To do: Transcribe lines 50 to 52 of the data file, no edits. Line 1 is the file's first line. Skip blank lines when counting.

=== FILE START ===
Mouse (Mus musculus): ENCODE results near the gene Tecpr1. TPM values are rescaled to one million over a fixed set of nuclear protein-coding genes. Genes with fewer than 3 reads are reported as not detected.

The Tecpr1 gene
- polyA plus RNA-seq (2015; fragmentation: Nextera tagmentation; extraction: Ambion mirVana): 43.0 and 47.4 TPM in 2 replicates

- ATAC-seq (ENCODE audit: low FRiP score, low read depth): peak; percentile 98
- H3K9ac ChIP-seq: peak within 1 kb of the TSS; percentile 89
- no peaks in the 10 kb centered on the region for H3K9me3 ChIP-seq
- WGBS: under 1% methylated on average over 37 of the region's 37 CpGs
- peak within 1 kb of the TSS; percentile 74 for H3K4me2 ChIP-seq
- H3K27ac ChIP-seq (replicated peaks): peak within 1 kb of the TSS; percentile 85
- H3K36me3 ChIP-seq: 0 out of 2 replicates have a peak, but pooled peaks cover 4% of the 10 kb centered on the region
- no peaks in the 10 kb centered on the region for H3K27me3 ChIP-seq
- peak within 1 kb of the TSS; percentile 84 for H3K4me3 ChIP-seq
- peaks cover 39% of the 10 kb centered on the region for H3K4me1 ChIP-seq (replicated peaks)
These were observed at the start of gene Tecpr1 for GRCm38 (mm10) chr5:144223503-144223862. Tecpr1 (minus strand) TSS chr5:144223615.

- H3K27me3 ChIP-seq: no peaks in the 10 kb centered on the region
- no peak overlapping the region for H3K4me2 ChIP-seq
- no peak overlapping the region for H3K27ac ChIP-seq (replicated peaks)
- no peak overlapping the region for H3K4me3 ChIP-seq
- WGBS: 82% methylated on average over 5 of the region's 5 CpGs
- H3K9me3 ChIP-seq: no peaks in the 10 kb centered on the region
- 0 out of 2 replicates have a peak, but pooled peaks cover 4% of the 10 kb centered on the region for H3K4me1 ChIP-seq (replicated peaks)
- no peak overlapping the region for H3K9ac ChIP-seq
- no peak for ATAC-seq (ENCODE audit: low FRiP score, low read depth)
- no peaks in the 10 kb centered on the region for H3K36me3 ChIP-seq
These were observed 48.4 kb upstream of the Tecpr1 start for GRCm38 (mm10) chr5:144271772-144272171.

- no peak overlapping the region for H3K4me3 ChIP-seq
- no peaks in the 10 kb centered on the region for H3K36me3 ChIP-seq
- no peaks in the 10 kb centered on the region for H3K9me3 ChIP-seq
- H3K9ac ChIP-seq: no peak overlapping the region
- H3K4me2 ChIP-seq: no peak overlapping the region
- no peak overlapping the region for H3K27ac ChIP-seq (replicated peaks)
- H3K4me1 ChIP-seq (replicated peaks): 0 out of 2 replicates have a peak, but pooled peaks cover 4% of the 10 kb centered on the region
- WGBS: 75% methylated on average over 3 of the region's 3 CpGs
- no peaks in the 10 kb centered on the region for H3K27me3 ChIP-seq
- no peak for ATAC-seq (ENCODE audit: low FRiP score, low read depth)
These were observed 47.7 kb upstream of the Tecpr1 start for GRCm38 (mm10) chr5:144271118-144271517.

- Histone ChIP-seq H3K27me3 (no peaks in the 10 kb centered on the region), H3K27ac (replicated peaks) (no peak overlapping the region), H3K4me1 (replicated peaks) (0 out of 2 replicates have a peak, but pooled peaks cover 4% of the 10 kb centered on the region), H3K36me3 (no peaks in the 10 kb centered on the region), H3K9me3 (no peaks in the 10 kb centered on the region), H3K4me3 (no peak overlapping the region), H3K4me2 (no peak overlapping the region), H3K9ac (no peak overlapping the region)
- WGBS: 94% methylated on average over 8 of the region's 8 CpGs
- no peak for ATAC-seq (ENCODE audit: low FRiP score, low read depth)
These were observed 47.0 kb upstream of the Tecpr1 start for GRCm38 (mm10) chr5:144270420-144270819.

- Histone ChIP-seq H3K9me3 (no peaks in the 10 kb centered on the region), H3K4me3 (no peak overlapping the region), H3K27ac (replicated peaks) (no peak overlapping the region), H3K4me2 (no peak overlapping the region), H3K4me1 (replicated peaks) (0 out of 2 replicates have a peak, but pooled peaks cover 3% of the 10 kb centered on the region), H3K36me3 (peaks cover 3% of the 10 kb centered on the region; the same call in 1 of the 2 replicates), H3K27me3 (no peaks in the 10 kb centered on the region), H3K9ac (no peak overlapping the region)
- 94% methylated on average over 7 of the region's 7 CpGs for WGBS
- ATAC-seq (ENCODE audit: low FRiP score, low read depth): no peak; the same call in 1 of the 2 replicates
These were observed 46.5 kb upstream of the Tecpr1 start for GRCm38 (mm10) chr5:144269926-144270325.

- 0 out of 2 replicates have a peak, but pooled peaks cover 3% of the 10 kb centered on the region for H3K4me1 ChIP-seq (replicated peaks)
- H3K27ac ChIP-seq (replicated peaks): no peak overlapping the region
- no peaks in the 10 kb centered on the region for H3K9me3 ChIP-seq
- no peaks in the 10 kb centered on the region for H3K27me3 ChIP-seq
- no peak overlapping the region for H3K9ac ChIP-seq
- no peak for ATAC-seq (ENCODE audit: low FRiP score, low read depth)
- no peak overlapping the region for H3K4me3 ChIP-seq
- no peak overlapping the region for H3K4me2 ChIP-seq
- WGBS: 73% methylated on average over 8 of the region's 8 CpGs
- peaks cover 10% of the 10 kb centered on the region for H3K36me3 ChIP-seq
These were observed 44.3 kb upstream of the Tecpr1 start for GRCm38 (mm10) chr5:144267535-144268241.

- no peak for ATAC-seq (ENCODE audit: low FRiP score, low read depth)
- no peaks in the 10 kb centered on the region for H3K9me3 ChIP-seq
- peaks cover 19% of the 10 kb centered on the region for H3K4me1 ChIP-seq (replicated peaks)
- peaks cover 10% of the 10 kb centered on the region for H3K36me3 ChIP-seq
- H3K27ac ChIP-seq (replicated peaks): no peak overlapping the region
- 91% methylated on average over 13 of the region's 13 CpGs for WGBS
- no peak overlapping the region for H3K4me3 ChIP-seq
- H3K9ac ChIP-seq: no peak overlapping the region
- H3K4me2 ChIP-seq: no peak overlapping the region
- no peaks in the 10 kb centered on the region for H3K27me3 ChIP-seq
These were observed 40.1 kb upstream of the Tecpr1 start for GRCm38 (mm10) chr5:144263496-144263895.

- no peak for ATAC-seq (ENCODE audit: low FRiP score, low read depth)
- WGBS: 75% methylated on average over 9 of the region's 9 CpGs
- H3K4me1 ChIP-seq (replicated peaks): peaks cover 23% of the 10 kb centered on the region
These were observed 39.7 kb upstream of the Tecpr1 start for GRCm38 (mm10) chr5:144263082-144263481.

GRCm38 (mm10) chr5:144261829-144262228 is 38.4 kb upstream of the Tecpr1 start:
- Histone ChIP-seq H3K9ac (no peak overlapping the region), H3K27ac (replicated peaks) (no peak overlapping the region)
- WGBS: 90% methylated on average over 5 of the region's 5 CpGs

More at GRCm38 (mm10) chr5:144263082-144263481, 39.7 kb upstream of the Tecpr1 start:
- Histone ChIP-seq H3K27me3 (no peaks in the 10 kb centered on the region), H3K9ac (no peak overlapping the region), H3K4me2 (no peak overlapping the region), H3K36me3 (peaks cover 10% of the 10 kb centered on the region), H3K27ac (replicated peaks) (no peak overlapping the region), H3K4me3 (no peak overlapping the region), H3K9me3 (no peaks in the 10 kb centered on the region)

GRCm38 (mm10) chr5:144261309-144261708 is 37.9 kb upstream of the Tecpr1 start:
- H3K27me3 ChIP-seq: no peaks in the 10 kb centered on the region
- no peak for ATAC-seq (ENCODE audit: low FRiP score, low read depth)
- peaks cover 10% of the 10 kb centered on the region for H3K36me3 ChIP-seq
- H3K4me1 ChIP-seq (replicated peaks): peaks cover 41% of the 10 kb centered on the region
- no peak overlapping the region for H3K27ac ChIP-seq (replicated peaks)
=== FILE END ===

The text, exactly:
- no peak for ATAC-seq (ENCODE audit: low FRiP score, low read depth)
- no peak overlapping the region for H3K4me3 ChIP-seq
- no peak overlapping the region for H3K4me2 ChIP-seq